Before we embark on the bulk of the major championship season, Cut Line takes one final look back at the year’s first Grand Slam gathering and what is missing for this year’s Web.com Tour graduates.
Bubba Golf. It’s not as though Bubba Watson needed to “validate” his first Masters victory – green jackets have a tendency to keep the second-guessing to a minimum – but his bookend victory on Sunday certainly lifted the free-swinging southpaw into a new category.
Fifteen of the 17 players with multiple Masters victories are in the World Golf Hall of Fame (Tiger Woods being the other exception), and talking with some of Watson’s contemporaries this week at the RBC Heritage it seems he may have already punched his ticket to St. Augustine, Fla.
“I’d say he should be (in the Hall of Fame),” Jason Bohn said. “That’s pretty special to have two green jackets and, what, six Tour victories? I’d say he should make it.”
And for those who think it may be a tad early to start talking about Bubba’s Hall chances, consider that at 35 he will eligible for induction in just five years.
50 is the new 30. On Sunday at Augusta National the possibility loomed that the Masters could have been won by the youngest player ever (Jordan Spieth, 20) or the oldest (pick a senior; there were plenty to choose from).
While Jack Nicklaus’ record of 18 major championships looks relatively safe at the moment with Tiger Woods on the extended DL following back surgery, the Golden Bear’s mark of being the oldest to win the Masters (he was 46 in 1986) appears in serious jeopardy.
Sunday’s leaderboard read like something from the Champions Tour with Miguel Angel Jimenez, 50, finishing in fourth place, four strokes behind Watson; Bernard Langer, 56, tying for eighth; and Fred Couples, who at 54 is a leaderboard staple at the year’s first major.
“The people, they take care of themselves. They are being more healthy,” Jimenez said on Sunday. “If you don't want to be here at 50, you shouldn't be here. I love the game, I love competing, and probably that is the reason.”
As an aside, can you imagine how much fun the Mechanic’s Champions Dinner would be?
Made Cut-Did Not Finish (MDF)
Aggregate issues. If Tour golf is little more than entertainment we get it.
The new three-hole aggregate playoff for The Players Championship combines the risk-and-reward thrill of TPC Sawgrass’ final three holes with the nerves that come with winning one of the game’s most prestigious events.
Lost in this recent move to distinguish The Players from all the other circuit’s stops, however, is the fact that there must be some competitive integrity to go along with all those cheers.
“The No. 1 goal is to finish on Sunday and doing things to stop that are problematic,” said Paul Goydos, who lost a sudden-death playoff at The Players in 2008. “That would be my first question to the Tour. What are you going to do if it’s 8 (p.m.) and we have a playoff?”
There have only been four playoffs in Players history and officials plan to schedule for a potential overtime, but the Tour should be prepared to endure a lot of Monday morning quarterbacking the first time the event doesn’t end on Sunday.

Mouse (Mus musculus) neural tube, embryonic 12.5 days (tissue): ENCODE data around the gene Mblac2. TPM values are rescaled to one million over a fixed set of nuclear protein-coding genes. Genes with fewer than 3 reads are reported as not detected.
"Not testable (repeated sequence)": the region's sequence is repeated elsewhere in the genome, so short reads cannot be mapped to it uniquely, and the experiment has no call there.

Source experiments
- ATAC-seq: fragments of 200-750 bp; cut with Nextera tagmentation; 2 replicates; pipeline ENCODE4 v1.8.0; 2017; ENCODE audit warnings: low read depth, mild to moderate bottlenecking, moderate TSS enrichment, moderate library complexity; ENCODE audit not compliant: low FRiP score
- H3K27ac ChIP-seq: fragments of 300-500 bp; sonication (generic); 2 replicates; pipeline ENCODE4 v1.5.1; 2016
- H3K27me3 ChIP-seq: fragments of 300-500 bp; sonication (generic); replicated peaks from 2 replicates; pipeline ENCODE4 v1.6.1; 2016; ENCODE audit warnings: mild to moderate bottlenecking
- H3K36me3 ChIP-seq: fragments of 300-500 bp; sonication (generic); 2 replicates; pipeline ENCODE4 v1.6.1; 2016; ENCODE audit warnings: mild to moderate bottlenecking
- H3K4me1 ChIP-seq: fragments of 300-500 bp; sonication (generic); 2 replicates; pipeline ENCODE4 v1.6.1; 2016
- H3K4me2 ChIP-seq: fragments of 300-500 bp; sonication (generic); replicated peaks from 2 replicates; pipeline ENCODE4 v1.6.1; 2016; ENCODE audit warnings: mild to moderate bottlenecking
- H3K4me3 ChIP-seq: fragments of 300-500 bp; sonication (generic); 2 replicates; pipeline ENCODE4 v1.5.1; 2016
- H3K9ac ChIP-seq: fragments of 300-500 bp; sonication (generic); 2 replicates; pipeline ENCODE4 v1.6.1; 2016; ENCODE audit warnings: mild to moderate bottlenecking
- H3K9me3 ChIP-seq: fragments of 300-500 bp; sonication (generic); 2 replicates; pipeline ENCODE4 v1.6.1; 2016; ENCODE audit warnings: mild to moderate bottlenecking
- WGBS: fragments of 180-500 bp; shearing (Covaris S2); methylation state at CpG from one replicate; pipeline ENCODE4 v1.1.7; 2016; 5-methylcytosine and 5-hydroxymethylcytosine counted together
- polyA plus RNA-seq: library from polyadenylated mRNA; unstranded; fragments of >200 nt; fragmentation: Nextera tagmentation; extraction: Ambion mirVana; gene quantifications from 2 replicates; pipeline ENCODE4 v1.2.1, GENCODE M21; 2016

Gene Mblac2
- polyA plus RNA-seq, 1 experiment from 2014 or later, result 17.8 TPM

Silent pines. It’s Mother Nature’s fault, really.
Six consecutive days of glorious spring weather combined with enough frayed nerves to page Dr. Charles Rich – the Park City, Utah neurosurgeon who performed Woods’ microdiscectomy earlier this month – delivered one of the more subdued Sundays in recent Masters history.
Missing from this year’s proceedings was the traditional two-way traffic, faltering leaders being passed by charging challengers on the back nine, in large part because of perfect conditions that delivered the fieriest greens many players could remember.
The closing loop scoring average (37.05) on Sunday was the highest it’s been in the last seven years and the top five finishers played the final nine in a collective 1 under par. That’s not exactly rattle-the-pines theater, but then if they were all special ...
Opportunities lost. Dwindling playing opportunities for Web.com Tour graduates is nothing new, but Tuesday’s meeting of the Player Advisory Council at Harbour Town did indicate a slight shift in thinking among the Tour frat brothers.
Because of a larger-than-normal number of players using medical and career money exemptions, the graduates have been squeezed this season. Consider that the players who earned three of the last four Tour cards from fall’s Web.com Tour Finals (Will Wilcox, Matt Bettencourt and Kevin Foley) have a combined 16 starts this season.
By comparison, Jimmy Walker, No. 2 in earnings this season, already has 14 starts.
One suggestion at Tuesday’s meeting was to reduce the number of exempt players from the money list from 125 to 115, or even 100. The difference now is that it was the players who were suggesting such a dramatic move, not Ponte Vedra Beach, Fla.
“It was good to see it coming from the players this time instead of the Tour,” said one member of the PAC.
The only way to have a good idea is to have a bunch of ideas.
Tweet of the Week: @joshbroadaway1 (Web.com Tour player Josh Broadaway) “(Nick) Faldo . . . REALLY? Get back in the booth and give the guys a chance to play that are trying to keep their job!”
Faldo, who won the 1984 RBC Heritage and played this week’s event for the first time since 2006, will certainly draw more interest to Harbour Town this week than say, Hudson Swafford, the first alternate who spent Thursday waiting for a tee time that never came. But on the same week the Tour addressed reduced playing opportunities for Web.com Tour grads it also didn’t seem like the best timing.